Wednesday, April 8, 2009

Rare Mayan Pottery Featured in Exhibit

A world-renowned collection of ancient Maya painted pottery provides the focal point for Painted Metaphors: Pottery and Politics of the Ancient Maya, a new exhibition opening at the Penn Museum in Philadelphia.

At the center of Painted Metaphors are almost two dozen recently conserved Maya painted vessels from Chama, a Mayan village in the highlands far from the more sophisticated lowland centers of Maya culture. It was here that Penn Museum archaeologist Robert Burkitt discovered this brilliantly painted pottery, unlike anything else the region had ever produced.

Why were these ceramic cylinders, painted with elaborate scenes, made in this out of the way spot? Exhibition curator Dr. Elin Danien believes these are Painted Metaphors, or pictorial narratives, reflecting the sudden introduction of people and ideas from the lowlands of the Maya world.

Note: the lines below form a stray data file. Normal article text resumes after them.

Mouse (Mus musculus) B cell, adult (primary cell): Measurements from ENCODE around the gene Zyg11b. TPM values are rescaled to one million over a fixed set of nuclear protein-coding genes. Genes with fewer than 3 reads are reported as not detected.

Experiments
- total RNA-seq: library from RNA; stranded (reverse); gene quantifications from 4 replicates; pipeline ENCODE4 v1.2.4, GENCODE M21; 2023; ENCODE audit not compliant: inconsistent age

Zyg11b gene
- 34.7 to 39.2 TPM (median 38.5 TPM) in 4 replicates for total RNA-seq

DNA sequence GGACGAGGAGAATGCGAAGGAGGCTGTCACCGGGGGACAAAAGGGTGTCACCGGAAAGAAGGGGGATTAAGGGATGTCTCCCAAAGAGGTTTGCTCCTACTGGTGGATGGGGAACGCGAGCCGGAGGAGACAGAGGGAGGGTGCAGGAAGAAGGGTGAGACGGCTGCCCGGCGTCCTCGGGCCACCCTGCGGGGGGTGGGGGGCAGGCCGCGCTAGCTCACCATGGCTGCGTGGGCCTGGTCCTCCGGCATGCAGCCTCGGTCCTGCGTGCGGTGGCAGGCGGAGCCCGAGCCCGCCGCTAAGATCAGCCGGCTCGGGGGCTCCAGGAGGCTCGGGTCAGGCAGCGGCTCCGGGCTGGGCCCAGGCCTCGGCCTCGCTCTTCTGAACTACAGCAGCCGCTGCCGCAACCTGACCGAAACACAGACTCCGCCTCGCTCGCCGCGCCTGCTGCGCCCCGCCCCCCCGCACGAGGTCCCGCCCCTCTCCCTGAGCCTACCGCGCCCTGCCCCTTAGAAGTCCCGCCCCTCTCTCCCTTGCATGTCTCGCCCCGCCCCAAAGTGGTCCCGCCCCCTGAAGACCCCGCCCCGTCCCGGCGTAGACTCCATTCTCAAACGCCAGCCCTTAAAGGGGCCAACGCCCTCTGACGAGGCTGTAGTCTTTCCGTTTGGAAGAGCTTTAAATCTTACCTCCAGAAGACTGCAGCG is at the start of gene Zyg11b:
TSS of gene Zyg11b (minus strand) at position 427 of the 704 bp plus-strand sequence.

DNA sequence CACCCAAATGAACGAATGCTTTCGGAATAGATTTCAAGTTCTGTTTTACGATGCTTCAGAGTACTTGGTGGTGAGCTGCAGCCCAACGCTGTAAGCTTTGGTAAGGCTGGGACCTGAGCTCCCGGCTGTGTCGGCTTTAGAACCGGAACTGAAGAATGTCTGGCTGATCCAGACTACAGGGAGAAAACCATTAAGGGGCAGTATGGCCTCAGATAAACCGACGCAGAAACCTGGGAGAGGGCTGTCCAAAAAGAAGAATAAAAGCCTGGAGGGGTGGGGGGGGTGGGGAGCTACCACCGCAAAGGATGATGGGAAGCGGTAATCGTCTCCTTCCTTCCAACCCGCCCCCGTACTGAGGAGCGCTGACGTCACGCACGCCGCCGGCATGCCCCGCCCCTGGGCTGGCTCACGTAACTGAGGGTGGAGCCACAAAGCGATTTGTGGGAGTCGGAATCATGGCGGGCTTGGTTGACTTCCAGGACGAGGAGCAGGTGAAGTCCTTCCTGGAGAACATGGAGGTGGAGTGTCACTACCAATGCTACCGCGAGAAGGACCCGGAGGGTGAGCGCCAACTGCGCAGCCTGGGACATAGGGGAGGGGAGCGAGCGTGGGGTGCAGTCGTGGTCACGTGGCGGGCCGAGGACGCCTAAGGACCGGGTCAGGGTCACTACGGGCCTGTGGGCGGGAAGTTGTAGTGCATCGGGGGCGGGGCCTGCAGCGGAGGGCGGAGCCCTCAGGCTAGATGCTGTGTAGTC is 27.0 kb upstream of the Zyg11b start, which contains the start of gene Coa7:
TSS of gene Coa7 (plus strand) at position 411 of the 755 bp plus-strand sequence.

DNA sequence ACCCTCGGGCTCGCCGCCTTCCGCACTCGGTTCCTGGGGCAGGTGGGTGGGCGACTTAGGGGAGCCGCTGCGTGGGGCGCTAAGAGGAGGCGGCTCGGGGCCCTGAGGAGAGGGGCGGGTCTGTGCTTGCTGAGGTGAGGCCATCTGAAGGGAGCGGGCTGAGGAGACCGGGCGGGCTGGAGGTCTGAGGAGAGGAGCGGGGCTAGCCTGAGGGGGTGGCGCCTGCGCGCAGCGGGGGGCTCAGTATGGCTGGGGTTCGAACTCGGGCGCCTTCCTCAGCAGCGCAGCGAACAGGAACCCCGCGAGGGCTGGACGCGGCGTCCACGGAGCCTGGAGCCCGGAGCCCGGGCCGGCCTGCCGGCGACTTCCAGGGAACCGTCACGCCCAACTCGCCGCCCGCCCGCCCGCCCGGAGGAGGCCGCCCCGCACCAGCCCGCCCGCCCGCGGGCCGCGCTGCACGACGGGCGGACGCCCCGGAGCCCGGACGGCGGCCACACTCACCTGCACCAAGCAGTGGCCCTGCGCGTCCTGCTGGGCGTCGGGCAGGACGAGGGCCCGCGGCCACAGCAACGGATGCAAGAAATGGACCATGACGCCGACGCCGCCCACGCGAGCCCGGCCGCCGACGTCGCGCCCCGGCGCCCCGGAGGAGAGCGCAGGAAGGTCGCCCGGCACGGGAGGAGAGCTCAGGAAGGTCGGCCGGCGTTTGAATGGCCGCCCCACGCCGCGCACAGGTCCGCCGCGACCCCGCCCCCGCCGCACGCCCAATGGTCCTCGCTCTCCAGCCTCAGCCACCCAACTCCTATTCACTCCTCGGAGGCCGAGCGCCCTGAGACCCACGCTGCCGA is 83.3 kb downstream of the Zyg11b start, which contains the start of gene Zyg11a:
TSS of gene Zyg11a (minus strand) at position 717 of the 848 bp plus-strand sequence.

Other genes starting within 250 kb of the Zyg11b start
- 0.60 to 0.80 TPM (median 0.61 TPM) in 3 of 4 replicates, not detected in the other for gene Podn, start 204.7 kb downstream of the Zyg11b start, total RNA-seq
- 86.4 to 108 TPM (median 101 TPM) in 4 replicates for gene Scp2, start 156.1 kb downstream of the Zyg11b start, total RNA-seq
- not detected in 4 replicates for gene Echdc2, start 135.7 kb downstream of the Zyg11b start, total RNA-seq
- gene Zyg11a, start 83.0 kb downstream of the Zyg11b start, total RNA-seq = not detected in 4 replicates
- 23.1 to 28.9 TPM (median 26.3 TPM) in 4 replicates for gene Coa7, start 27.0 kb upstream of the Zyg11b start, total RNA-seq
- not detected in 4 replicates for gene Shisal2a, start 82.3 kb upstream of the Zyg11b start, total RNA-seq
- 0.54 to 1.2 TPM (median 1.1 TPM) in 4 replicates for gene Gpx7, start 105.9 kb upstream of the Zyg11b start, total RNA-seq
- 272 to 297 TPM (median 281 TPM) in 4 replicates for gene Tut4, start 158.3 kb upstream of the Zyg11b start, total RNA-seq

Click here for the University of Pennsylvania article.
Photo shows an 8th Century vase found in Chama.

1 comment:

Unknown said...

Gregory - I will be attending an auction and have found some pieces I think are tourist wares, but you never know... I you are interested in seeing a photo, please email me. Thanks!